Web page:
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The Student News Site of Stony Brook University

The Statesman

The Student News Site of Stony Brook University

The Statesman


Halloween costumes on a college budget

Halloween Costumes
Thrift stores offer budget-friendly options for students looking to make a costume at a minimal cost. (MICHAEL RUIZ / THE STATESMAN)

It seems like the costumes you can buy at those pop-up Halloween stores are getting increasingly expensive and are of such low quality that they end up in tatters halfway through their first Halloween party.

There were so many Honey Boo Boo sashes on the floor over the weekend at a local Halloween Party that they seemed like part of the decor. And do not step too close to any pointy corners in your Katniss Everdeen jump suit, or you will add that battle-tested look to the outfit.

That might work aesthetically, but it will not make for a comfortable hike home in the nighttime chill.

There are places budget-conscious students can go besides Halloween City, which set up shop a bit farther away from campus than usual this year. It is normally near the Smith Haven Mall. This year, it is all the way in Selden, about 20 minutes East of its location 12 months ago.

Party City, across the street from the movie theater on Hallock Road in Stony Brook is an obvious go-to, but the costumes are cheaply made from vinyl and plastic and actually cost about the same as those at the seasonal pop-ups.

For do-it-yourselfers who want something sturdy enough to make it home from a Halloween party in one piece, there are more creative options.

Island Thrift, a massive second-hand store located on Middle Country Road in Centereach, is stocked with aisle after aisle of interesting items so you can “Boo on a budget,” as one shopper said.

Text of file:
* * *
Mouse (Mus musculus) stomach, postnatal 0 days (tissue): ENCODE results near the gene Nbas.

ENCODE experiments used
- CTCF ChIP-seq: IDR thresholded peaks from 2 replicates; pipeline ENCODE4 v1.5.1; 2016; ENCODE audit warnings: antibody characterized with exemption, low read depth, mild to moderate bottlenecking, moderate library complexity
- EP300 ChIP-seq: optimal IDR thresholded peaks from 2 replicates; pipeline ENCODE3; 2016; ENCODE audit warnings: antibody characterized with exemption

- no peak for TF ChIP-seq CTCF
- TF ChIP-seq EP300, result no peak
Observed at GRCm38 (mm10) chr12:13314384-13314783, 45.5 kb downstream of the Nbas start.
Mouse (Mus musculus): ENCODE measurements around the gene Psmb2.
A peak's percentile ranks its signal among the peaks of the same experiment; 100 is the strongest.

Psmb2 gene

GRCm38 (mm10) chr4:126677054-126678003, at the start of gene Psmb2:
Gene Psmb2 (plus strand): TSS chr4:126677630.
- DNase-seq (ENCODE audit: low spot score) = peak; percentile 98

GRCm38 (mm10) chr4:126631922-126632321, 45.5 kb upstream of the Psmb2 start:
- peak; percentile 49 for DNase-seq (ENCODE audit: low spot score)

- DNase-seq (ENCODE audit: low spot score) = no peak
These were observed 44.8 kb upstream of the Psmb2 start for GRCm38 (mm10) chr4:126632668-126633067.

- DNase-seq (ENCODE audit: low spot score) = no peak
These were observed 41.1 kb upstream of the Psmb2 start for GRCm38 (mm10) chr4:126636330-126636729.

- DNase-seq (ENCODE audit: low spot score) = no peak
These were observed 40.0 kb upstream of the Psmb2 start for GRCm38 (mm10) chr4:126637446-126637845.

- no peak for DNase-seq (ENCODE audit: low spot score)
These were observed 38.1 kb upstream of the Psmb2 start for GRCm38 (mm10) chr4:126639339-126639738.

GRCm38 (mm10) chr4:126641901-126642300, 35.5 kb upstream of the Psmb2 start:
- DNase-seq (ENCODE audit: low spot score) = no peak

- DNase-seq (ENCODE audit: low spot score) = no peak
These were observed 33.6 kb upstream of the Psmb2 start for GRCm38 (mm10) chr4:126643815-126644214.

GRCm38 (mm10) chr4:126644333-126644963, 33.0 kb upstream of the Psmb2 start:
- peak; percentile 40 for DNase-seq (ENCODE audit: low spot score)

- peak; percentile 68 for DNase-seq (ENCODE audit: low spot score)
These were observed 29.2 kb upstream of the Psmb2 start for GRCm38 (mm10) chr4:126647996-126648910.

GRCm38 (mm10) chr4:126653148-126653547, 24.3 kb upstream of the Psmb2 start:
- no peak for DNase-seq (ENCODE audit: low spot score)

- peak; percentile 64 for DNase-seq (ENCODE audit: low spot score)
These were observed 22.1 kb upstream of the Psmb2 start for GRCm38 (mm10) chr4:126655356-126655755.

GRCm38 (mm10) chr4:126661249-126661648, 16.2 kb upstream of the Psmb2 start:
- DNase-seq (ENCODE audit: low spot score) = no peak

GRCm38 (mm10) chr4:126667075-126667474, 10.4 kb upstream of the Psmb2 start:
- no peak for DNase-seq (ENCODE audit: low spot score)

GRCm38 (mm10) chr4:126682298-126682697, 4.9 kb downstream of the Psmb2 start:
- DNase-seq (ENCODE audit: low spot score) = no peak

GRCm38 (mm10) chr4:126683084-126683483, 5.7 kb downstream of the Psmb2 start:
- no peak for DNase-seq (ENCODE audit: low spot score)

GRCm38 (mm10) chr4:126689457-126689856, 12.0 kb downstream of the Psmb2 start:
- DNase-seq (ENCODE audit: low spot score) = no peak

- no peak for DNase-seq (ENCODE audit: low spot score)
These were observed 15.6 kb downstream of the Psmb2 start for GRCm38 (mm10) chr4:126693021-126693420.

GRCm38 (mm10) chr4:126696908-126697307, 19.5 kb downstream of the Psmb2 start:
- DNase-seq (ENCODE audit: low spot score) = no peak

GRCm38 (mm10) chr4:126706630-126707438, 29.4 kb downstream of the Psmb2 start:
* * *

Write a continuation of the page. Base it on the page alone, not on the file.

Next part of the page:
“This is our first year open for Halloween,” said store manager Ana Hochberg. “I don’t really know if we’re going to sell too many costumes.”

A quick look around the store revealed that she would sell several.

“Look at the wealth,” said Brett Fowler, the regional manager for, who was shopping for a Sons of Anarchy costume. “You can’t buy this type of originality, and it’s better than a $50-60 cheaply made thing that barely fits you.”

Fowler picked up boots, jeans, a studded belt and some smaller accessories for less than the cost of a flimsy vinyl version of a biker outfit from a chain store, he said.

Another shopper, Kathy Carmody, was piecing together costumes for both of her young children.

“I’m looking for sunglasses and jeans that I can rip a little,” she said. “They’re going as punk rockers.”

For other college student budget options, there are some other stops to shop.

Another thrift store, the Goodwill shop a bit further East, also on Middle Country Road, even has a section for second-hand Halloween costumes. Though they are as cheaply made as the new versions available at chain stores, they are half the price.

At a weekend Halloween party, one masked attendee showed up in a recycled inflatable penis costume, with the lower end painted blue. A couple wore second-hand clothes and wigs to go as Wayne and Garth from Wayne’s World. A young woman bought a thrift-store prom dress, covered it in theatrical blood, and went as the perennial Halloween horror girl, Carrie.

There is also a Marshalls and a Burlington Coat Factory across the street from Party City. Both stores of clearance sections with items for as low as $5.

That is where Thea Kaspar pieced together the costume for her unemployed friend, who did not want to be identified as unemployed. She bought two outfits off the clearance rack at Marshall’s for about $20, then sewed them together.

“He was half Wall Street trader, and half a bum,” she said.

To complete the costume, he only shaved half his face. In case you were wondering, the cheapest place around here to buy razors is CVS, where you can get a pack of two dozen for less than you would pay for a pint of beer at The Bench.

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